Dismounted soldiers often carry over 50 batteries to power portable devices, disposing of most after using less than half of their life. The added weight and mounting waste and cost must be addressed in future soldier systems.

In February, DND took a key step, issuing a call for a wearable integrated power system. The RFP said the department’s vision is “a low-weight, energy-efficient backbone for data and power exchange upon which soldiers can easily plug in mission specific devices.”

DND has sponsored R&D efforts in the past, including PowerWalk, an athletic knee brace-like system by Bionic Power, an R&D venture based at Simon Fraser University in Vancouver, that generates an average of 12 watts of electricity walking at a average pace.

More recently, scientists with BAE Systems demonstrated what they call “structural batteries,” a merger of battery chemistries with composite materials that can be moulded to form the structure of a device. The device can be recharged from conventional or renewable power sources and might eventually be incorporated into fabrics.

Allen-Vanguard and Track24 Defence have developed a new system for automatically sending near real-time, beyond-line-of-sight, machine-to-machine updates to electronic counter measure signal jamming solutions.

General Dynamics Canada has unveiled a new ultra-rugged SD8000 family of smart display products with a quad-core Intel Core processor for military vehicles.

Rheinmetall Canada, a teammate of Textron for the TAPV program, signed a MOU with Unsicast Industries of Quebec for possible machine and parts fabrication on the Textron TAPV.

Montreal-based Ultra Electronics, TCS, received a $3.4 million order for Electronic Warfare equipment from the Defence Avionics Research Establishment in India. The company will supply a shelter-based mobile simulator system to evaluate aircraft EW radar capability.

The 16th of 17 CC-130Js landed at CFB Trenton in April week. Lockheed Martin says the final J-model Hercules will be delivered in May.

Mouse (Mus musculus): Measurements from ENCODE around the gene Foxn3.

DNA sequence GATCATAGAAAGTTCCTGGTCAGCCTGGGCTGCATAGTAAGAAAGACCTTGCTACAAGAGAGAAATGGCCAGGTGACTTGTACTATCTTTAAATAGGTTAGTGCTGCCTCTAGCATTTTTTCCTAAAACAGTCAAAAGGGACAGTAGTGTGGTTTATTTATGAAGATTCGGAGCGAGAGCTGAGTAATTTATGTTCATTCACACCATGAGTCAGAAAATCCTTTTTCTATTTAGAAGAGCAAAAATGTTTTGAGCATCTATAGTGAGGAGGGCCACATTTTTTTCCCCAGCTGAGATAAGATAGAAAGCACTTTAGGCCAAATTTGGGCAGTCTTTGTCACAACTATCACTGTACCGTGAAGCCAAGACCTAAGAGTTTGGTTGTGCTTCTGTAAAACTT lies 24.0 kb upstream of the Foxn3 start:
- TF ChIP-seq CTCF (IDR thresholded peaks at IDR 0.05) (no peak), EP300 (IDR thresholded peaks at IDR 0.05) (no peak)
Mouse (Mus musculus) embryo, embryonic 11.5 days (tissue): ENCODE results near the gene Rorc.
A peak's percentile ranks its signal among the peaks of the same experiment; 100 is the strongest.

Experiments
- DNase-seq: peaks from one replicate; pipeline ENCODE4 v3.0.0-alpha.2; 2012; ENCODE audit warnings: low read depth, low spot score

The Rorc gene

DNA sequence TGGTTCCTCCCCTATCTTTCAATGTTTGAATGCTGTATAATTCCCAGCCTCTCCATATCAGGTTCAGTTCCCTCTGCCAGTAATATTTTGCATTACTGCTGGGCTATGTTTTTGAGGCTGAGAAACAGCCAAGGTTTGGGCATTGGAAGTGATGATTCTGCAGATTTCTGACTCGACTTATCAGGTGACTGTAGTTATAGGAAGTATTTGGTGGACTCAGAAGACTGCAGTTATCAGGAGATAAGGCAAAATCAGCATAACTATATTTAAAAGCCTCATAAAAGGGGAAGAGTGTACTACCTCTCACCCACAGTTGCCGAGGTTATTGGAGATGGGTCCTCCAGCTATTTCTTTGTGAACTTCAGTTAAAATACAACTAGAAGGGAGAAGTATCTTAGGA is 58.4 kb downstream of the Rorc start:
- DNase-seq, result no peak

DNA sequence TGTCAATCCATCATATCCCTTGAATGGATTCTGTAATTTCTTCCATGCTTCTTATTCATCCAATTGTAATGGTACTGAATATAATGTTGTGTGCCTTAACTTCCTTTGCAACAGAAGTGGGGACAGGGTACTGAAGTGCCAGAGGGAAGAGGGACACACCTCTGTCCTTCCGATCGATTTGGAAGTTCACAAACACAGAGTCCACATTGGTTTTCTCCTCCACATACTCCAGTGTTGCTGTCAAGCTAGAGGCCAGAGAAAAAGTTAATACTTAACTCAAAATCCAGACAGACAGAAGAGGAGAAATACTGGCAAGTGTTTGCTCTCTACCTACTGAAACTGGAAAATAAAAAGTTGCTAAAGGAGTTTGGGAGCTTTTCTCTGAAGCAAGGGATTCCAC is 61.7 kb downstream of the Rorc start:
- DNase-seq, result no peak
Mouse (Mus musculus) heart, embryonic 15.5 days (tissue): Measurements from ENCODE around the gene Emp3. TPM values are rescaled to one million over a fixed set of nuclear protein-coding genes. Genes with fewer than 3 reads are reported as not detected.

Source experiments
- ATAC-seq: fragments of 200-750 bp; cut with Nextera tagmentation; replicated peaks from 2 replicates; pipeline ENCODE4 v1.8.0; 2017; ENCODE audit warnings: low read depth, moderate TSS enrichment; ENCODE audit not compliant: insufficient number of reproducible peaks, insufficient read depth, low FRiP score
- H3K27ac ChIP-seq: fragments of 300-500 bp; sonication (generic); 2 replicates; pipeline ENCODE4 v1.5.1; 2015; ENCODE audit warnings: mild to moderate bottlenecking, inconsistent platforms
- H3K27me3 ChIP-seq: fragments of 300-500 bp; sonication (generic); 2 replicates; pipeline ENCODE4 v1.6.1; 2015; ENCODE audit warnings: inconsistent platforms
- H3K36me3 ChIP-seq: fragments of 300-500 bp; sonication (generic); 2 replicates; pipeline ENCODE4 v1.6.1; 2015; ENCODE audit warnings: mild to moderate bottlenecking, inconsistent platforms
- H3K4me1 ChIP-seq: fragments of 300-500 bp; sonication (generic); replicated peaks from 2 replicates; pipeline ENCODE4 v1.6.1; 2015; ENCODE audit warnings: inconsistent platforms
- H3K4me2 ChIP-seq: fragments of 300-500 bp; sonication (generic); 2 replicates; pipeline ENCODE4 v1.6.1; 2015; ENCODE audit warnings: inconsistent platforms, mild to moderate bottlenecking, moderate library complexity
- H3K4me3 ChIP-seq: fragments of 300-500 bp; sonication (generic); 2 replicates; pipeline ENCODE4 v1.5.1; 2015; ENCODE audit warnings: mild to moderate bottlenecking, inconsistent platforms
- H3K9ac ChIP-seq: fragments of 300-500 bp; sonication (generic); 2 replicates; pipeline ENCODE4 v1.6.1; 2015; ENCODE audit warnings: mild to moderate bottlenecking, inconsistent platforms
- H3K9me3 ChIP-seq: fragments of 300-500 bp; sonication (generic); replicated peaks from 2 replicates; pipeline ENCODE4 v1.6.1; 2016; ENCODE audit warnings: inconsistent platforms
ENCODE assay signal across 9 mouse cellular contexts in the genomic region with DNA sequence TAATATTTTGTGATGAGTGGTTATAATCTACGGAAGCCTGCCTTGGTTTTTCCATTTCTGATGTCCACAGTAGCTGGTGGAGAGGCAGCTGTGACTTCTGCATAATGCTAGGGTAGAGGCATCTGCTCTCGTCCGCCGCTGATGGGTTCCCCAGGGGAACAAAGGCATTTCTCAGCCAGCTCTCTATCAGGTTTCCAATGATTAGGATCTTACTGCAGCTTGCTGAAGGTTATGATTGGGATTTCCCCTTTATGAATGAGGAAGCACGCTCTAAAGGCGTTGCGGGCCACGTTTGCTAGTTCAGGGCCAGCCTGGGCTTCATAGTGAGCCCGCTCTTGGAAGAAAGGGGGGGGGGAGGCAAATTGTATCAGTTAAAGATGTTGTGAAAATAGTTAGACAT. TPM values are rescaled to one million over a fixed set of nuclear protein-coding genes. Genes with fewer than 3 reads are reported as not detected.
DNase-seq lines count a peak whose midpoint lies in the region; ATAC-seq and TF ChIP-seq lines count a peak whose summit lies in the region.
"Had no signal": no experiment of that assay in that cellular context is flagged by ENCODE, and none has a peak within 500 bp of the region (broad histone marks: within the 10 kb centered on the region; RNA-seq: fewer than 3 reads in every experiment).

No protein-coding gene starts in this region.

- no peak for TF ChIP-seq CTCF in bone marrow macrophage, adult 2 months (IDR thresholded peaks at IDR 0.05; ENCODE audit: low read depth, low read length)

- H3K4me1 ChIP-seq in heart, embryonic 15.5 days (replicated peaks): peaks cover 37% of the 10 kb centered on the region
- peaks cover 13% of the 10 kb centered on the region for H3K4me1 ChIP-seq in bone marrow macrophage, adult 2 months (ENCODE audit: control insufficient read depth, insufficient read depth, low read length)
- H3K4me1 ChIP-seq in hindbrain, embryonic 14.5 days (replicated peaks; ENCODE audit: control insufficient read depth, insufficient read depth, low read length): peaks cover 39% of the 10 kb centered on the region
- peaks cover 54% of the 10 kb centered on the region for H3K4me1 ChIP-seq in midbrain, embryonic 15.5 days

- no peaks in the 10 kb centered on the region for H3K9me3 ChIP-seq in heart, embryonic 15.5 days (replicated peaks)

MacDonald, Dettwiler and Associates sent the federal government a strong signal following the March 2012 Budge, saying it believes the “budget does not include the funds required to continue the RADARSAT Constellation Mission as currently envisioned.” MDA said that because of the level of uncertainty, it would accelerate steps to restructure its work force.

L-3 MAS received a contract from Boeing to provide technical publication services for the new fleet of CH-147F Chinooks. The contract includes language translation for aircrew technical publications products, as well as data conversion, language translation and development of interactive electronic technical publications.

Since the Canadian Forces School of Electrical and Mechanical Engineering implemented Vancouver-based NGRAIN’s 5KW Power Generator Virtual Task Trainer last February, nearly every student in the Electro-Optics course has passed the generator troubleshooting and maintenance course, which previously had a failure rate of 20-25 percent.

Burlington-based L-3 WESCAM will supply the Irish Coast Guard with its MX-15 electro-optical and infrared (EO/IR) imaging systems for installation on S-92 search and rescue (SAR) aircraft.